Celebrate and Offer Recognition and Praise
Be sure to notice and recognize achievements and victories whether large or small. Any time you see positive behaviors and interactions, call it out with verbal praise and compliments. Spread excitement and encouragement by going beyond this, and provide other methods of recognition and positive reinforcement with certificates, awards ceremonies or a special bulletin board showcasing achievements. Handwritten notes or phone calls to parents are great ways to honor student achievement and involve parents.
Praise shouldn't be limited to the students — encourage and support your teachers and staff members with positive encouragement and recognition as well. Show gratitude toward staff members who go above and beyond, as well as parent and community volunteers. Provide outlets for staff and students to recognize each other, too.
Teach Essential Values
It's one thing to enforce behavioral rules and reinforce good behavior, but you should ensure your students learn these basics as well. Social skills and behaviors like sharing, honesty, listening to others, showing respect and many others are sometimes learned at home, but not always. Make sure your students are learning age-appropriate skills and behaviors at school before you hold them accountable for them. Work with your staff to identify the behaviors you want to work on, as well as the steps to teach them appropriately.
Related to this is the idea of social-emotional learning, or SEL, which involves the process of learning to manage emotions, show empathy for others as well as maintain healthy relationships and make good decisions. SEL concepts can easily be integrated into the classroom and can greatly improve the overall school culture.
Clarify School Rules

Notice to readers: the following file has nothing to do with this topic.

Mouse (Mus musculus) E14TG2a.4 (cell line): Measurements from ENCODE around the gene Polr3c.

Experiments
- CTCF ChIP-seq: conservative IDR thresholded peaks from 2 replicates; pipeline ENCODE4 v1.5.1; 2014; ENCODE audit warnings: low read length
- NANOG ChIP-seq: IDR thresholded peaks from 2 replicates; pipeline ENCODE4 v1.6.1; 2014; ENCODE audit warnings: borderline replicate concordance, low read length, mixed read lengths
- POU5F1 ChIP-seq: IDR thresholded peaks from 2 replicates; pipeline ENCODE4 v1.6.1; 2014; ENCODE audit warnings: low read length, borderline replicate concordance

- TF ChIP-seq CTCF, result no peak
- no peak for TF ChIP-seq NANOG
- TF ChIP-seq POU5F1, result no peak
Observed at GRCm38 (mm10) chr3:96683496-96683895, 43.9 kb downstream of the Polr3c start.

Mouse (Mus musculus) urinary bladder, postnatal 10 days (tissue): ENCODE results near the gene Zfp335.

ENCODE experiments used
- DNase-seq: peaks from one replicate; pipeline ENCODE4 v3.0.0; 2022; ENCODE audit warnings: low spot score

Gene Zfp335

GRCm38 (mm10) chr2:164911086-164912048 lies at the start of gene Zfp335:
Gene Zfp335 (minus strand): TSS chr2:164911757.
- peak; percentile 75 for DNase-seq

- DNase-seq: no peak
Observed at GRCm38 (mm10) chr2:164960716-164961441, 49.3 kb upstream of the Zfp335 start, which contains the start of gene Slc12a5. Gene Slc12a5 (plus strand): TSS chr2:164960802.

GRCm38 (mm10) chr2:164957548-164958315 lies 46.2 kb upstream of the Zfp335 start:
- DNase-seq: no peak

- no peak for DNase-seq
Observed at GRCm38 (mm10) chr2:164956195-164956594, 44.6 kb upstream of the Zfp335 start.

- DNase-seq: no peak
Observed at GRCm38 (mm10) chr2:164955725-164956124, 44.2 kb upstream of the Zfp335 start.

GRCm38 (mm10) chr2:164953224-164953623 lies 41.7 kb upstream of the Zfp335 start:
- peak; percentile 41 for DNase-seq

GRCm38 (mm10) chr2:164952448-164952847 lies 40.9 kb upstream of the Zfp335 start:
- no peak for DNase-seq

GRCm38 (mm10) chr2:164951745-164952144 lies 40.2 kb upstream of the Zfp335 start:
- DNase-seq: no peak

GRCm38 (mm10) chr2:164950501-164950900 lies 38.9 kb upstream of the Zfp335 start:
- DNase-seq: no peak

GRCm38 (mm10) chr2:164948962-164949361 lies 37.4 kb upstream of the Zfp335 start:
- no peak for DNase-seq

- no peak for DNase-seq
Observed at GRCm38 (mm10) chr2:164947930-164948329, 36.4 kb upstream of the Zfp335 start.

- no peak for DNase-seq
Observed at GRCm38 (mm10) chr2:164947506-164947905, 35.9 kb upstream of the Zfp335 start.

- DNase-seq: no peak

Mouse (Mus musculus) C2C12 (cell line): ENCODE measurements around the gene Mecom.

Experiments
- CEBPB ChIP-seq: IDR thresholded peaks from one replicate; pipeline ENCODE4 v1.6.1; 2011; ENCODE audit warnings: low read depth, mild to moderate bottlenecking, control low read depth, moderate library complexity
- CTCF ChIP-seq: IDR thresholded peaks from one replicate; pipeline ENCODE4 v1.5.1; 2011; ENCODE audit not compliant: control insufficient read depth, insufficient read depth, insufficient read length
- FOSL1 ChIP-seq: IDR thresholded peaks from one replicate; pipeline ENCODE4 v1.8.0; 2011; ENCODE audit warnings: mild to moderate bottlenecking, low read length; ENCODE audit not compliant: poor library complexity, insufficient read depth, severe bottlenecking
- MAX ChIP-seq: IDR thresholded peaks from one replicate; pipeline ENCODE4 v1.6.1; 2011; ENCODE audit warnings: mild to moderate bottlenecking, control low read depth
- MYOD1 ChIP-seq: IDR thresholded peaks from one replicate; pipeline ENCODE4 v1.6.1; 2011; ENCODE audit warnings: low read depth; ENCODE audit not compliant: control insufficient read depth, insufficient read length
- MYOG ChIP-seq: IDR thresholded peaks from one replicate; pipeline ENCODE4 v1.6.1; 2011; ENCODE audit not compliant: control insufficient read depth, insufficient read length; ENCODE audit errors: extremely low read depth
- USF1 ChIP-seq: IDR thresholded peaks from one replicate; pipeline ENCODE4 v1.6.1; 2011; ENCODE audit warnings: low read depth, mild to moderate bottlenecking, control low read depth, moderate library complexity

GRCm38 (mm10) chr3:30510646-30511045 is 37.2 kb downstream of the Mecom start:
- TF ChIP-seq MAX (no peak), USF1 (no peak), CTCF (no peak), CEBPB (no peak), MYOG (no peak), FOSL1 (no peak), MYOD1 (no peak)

Meet with teachers and support staff to determine the rules and behavior expectations for the whole school. It is important to have consistency across the board to promote unity in the school so that all classrooms share the same basic rules. Make it clear to students that this set of rules should also be respected in common areas like hallways, the gym, cafeteria and playground.
Use clear and simple language to define your school rules, and focus on the positive, with phrasing like "use inside voices" instead of saying "don't shout inside." Post the rules in classrooms and other common areas so that the expectations are clear. Also, be sure to have consistent consequences throughout the school for breaking rules. Choose effective, appropriate and positive consequences for misbehavior to use whenever possible, instead of punishments like detention. Examples of this in action include writing letters of apology or performing service for the school such as hallway monitor, bus monitor or cleanup activities.
Create Fun Traditions
To truly create a positive environment and have students that look forward to coming to school, be sure to build in plenty of time for fun. Encourage individual classrooms to have their own fun rituals during the day or week. In addition, plan school-wide events and contests that allow students to relax and enjoy themselves a little, so they can return to learning time feeling refreshed. Fun activities like movies and dress-up days not only provide fun entertainment but encourage team-building and school spirit. A little extra fun throughout the school year can go a long way toward improving the school culture.